Today, I would like to introduce you to The Carpenter. You may personally know someone like this…it may even be you.
Some years ago, a newly qualified carpenter began to work for a smallish company in his hometown. He was determined to build a good career for himself and to dedicate himself to his craft so that he could become a master craftsman and support his family.
To this end, he devoted much of his time to his career and, over time, he achieved his goal, much to his satisfaction. However, he had paid a heavy price – becoming increasingly disengaged from his family and friends, as well as his hobbies and interests.
Eventually, his disengagement caused him to experience less and less happiness and fulfilment, triggering a personal crisis in his life. The time had come for him to reflect on his life so far and to re-assess what he really wanted out of life.
He realised that his single-minded pursuit of his career had created a lack of balance in this life and that he had lost his way. While thinking through the problems he was now facing in his life and how best to deal with them, he decided to take some time off from his career to make important changes in his life.
So, he approached his employer and explained the situation and the decision he had made. He was leaving the company. The employer was stunned; it was the last thing he expected. He tried very hard to get the Carpenter to change his mind, continually reminding the Carpenter that he was risking everything he had worked so hard for.
Finally, the employer realised that the Carpenter was determined to follow his heart and create a different destiny for himself. With great reluctance he accepted the Carpenter’s resignation, but asked for a single favour from the Carpenter before he left the company. He asked the Carpenter to build him one last house before the Carpenter left, to which the Carpenter willingly agreed.
However, as this last project started to unfold, it became increasingly obvious that the Carpenter’s heart was not really in the task. He resorted to inferior materials, quick-fixes and shoddy workmanship to complete the project as quickly as possible so that he could be free to pursue the rest of his life.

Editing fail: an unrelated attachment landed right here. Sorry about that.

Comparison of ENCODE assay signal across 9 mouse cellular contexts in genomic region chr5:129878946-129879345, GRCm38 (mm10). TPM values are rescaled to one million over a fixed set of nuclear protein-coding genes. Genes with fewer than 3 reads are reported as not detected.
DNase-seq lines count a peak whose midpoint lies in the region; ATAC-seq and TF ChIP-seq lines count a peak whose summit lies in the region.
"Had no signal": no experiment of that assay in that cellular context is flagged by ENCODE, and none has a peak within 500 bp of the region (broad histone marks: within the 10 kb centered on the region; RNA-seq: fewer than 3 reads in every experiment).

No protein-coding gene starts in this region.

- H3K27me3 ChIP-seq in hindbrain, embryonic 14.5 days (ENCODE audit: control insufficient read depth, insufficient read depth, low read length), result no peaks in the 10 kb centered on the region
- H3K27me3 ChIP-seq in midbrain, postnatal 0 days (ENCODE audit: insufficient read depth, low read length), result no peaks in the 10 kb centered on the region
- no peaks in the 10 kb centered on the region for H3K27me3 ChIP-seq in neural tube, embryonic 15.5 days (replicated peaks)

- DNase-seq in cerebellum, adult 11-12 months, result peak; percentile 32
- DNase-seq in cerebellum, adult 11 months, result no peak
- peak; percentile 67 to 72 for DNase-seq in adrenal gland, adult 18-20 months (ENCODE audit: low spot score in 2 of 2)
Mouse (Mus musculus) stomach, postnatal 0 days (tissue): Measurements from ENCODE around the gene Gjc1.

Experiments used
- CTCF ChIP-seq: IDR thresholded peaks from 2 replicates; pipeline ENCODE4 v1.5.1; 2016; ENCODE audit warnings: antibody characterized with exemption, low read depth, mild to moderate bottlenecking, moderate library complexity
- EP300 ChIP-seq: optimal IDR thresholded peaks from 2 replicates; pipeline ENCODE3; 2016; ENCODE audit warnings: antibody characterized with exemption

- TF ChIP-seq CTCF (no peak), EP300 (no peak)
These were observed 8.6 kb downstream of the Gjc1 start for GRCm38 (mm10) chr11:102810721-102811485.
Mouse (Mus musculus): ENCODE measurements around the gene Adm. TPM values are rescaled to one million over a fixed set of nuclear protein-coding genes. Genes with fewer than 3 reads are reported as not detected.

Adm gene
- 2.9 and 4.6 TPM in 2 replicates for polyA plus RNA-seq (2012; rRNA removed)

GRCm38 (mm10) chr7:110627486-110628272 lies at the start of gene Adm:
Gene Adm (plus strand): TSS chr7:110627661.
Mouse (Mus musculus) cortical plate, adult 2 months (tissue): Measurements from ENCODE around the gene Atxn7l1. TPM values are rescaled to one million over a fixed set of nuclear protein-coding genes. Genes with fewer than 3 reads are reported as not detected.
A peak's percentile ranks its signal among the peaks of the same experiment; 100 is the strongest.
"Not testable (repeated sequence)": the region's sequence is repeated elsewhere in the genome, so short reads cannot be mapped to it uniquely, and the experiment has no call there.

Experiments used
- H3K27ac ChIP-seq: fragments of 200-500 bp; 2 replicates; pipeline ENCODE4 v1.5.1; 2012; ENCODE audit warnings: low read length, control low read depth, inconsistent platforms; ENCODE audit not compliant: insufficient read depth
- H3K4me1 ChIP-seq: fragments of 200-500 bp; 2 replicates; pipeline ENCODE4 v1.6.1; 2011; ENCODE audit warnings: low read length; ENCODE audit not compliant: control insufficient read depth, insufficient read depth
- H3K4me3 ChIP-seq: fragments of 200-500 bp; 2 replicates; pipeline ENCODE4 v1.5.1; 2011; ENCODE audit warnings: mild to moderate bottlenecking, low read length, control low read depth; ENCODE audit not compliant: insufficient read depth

The Carpenter completed the house for his employer and was relieved to be able to hand it over to his employer and called the employer to come and inspect the house. As the employer walked through the house, he was somewhat saddened because he noticed the flaws in the Carpenter’s workmanship. However, he accepted that the Carpenter had met his obligations.
Having completed his inspection of the house, the employer then turned to the Carpenter and thanked him sincerely for his many years of loyal service and hard work, and for building the house. He then handed the keys of the house to the Carpenter and said, “This is YOUR house; it’s my gift to you.”
The Carpenter was devastated and responded, “Oh no! If I had known I was building my own house, I would have done things very differently.”
I think WE are the Carpenter, and our life is the house we build. Just like the Carpenter, we must learn to build wisely because life is a D.I.Y. project. Also, much like the Carpenter, we tend to build our house without really paying attention to the quality of the decisions and actions we take, or don’t take, and how they impact on the standard of our house.
Until one day, something happens, and life forces us to sit up and pay attention to our house. Suddenly we realise that our house is disappointing because it really doesn’t represent the best in us. It is not our ‘best life’. It is not compelling. Why? Because we are too busy being busy.
Carl Jung points out that until we make the ‘unconscious’ conscious, it will direct our lives, but we will perceive what happens to us as ‘fate’. Now, let’s tackle the concept of the ‘unconscious’. Some people also refer to it as our ‘sub-conscious’.